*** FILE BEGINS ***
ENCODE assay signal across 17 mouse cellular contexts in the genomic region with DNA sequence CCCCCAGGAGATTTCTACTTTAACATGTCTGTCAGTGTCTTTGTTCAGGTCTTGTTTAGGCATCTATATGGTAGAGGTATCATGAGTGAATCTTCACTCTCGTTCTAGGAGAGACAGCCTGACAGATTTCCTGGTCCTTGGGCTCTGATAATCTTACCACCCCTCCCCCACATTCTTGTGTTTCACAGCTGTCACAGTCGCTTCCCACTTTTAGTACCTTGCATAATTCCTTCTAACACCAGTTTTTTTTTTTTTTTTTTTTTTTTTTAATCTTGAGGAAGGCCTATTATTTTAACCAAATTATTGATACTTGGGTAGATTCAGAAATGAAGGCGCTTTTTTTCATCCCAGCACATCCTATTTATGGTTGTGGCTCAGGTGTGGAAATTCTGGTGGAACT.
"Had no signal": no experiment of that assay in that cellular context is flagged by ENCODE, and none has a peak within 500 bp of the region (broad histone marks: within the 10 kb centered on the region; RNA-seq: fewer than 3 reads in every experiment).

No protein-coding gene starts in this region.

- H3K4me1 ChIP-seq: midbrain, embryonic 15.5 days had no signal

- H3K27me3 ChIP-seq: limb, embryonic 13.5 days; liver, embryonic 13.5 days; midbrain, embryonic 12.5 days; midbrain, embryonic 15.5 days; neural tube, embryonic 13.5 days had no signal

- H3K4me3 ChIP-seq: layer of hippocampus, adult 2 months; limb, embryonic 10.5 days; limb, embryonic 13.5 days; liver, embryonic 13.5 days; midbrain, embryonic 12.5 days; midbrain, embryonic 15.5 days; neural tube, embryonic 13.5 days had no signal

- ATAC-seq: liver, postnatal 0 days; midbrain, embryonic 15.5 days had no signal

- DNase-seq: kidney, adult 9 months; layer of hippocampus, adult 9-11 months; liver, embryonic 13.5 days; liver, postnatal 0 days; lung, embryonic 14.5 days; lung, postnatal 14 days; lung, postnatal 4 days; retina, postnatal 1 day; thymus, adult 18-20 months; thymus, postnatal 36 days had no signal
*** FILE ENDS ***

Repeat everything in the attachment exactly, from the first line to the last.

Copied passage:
ENCODE assay signal across 17 mouse cellular contexts in the genomic region with DNA sequence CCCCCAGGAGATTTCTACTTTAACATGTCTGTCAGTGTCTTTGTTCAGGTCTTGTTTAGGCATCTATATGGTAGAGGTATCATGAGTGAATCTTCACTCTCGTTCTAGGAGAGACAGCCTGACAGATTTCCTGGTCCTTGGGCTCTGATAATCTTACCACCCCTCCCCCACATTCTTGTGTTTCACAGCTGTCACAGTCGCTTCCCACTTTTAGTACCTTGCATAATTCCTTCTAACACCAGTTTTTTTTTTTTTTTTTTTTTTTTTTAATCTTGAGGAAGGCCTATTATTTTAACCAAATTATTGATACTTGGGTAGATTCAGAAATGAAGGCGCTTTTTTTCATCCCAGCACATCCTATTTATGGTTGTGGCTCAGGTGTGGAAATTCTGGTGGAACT.
"Had no signal": no experiment of that assay in that cellular context is flagged by ENCODE, and none has a peak within 500 bp of the region (broad histone marks: within the 10 kb centered on the region; RNA-seq: fewer than 3 reads in every experiment).

No protein-coding gene starts in this region.

- H3K4me1 ChIP-seq: midbrain, embryonic 15.5 days had no signal

- H3K27me3 ChIP-seq: limb, embryonic 13.5 days; liver, embryonic 13.5 days; midbrain, embryonic 12.5 days; midbrain, embryonic 15.5 days; neural tube, embryonic 13.5 days had no signal

- H3K4me3 ChIP-seq: layer of hippocampus, adult 2 months; limb, embryonic 10.5 days; limb, embryonic 13.5 days; liver, embryonic 13.5 days; midbrain, embryonic 12.5 days; midbrain, embryonic 15.5 days; neural tube, embryonic 13.5 days had no signal

- ATAC-seq: liver, postnatal 0 days; midbrain, embryonic 15.5 days had no signal

- DNase-seq: kidney, adult 9 months; layer of hippocampus, adult 9-11 months; liver, embryonic 13.5 days; liver, postnatal 0 days; lung, embryonic 14.5 days; lung, postnatal 14 days; lung, postnatal 4 days; retina, postnatal 1 day; thymus, adult 18-20 months; thymus, postnatal 36 days had no signal